Decarbonisation of process heat in the South Island (2021)
Type of ContentTheses / Dissertations
Thesis DisciplineEngineering Management
Degree NameMaster of Engineering in Management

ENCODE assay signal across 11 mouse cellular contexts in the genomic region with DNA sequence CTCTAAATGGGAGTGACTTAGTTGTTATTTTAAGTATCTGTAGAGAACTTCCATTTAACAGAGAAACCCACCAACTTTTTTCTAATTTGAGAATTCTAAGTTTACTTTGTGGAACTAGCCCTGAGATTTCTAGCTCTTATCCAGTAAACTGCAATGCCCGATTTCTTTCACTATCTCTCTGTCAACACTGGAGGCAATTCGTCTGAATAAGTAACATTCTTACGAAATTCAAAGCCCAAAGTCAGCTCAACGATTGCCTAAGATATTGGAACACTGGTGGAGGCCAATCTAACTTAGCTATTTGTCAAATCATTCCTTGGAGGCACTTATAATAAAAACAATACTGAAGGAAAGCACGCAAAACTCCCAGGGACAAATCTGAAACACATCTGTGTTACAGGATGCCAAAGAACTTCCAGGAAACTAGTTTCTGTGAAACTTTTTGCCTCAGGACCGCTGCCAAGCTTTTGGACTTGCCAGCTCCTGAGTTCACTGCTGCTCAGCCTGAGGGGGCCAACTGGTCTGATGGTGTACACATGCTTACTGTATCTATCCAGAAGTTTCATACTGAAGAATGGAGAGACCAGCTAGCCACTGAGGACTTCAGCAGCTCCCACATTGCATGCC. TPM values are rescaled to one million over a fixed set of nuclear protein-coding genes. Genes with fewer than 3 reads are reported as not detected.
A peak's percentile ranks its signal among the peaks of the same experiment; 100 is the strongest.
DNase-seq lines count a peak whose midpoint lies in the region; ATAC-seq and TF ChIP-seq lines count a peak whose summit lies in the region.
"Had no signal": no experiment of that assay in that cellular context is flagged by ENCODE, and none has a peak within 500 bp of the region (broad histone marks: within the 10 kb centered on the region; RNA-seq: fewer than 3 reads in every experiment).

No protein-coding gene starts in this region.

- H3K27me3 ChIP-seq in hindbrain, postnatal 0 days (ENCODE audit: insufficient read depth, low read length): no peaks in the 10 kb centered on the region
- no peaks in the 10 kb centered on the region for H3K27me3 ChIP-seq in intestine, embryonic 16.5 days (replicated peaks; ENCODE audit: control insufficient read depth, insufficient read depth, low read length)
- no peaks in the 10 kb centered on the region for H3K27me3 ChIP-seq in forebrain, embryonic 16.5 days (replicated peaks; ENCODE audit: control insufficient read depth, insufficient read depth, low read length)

This report and associated deliverables have been completed in partial fulfilment of the Master of Engineering Management degree at the University of Canterbury. The primary objective of this project was to produce a white paper for Deta Consulting Ltd. detailing the demand and availability of renewable fuels and technologies in the South Island to replace fossil fuels used in generating process heat. This project relied on information gathered by Deta and public information taken from sources assumed to be reliable. Process heat that can be abated at this stage are boilers used for low (under 100°C) to medium (100-300°C) temperatures. Most heat produced in these boilers are for hot water and steam and is produced from coal. Industries are primarily considering three alternative technologies. Biomass, because it operates similarly to coal, and coal boilers can be retrofitted for use with biomass. Heat pumps because their fuel cost is the cheapest, however they are limited by the temperatures they can produce. And electrical boilers, which are cheap to install, and their capacities range from 30 kW to 34 MW. Deta’s work with Transpower has led to a master database on process heat, which has enabled them to determine that fossil fuels make up 1458 MW of the total boiler capacity in the South Island. The database categorises users by region, fuel type, and industry. Deta’s aim was to compare this information with the total capacity of renewables. The first deliverable of this project was to gather data on electricity forecast loads and capacities and begin developing a decarbonisation model, starting with the capability to convert fossil fuel boilers to electrical boilers. In the process of researching and gathering data for the deliverable, it became evident that the constraints Deta were seeking to apply to electrical boilers were not feasible within the timeframe. The second deliverable, after determining the constraint on electrical boilers that could be applied to the decarbonisation model, was to determine the limitations of heat pumps and biomass for abating fossil fuels. These three renewable technologies were then compared with the current consumption of fossil fuels and presented in a technical report that details the methods used to develop the decarbonisation model, their results, and implications. The final deliverable, and primary goal of the thesis, was the white paper. The results presented in the white paper show that sufficient biomass exists across South Island to replace fossil fuels if heat pumps replace boilers under 85°C. However, considering the cost of transport, biomass becomes constrained by the region in which it’s harvested. The results show that two regions, the West Coast and Canterbury, will need to consider alternative energy sources. By 2031 the Canterbury region will need 7.6 PJ or 55% of its heat energy from electrical boilers or other technologies. That is equivalent to 35% of Canterbury’s current yearly electricity consumption. Marlborough, Tasman, Otago, and Southland regions all have sufficient biomass to completely abate fossil fuels. Detailed research is needed to fully understand the South Island’s capability to convert fossil fuel boilers to renewables. Other considerations include determining the practicable electricity capacity for process heat users and the realistic cost of transporting biomass from neighbouring regions. Other technologies that could be considered include producing biofuels in regions with excess wood fibres and producing biogas from food waste. This project could not have been completed without Deta’s sponsorship. Their proprietary knowledge and industry connections were invaluable in facilitating the research.
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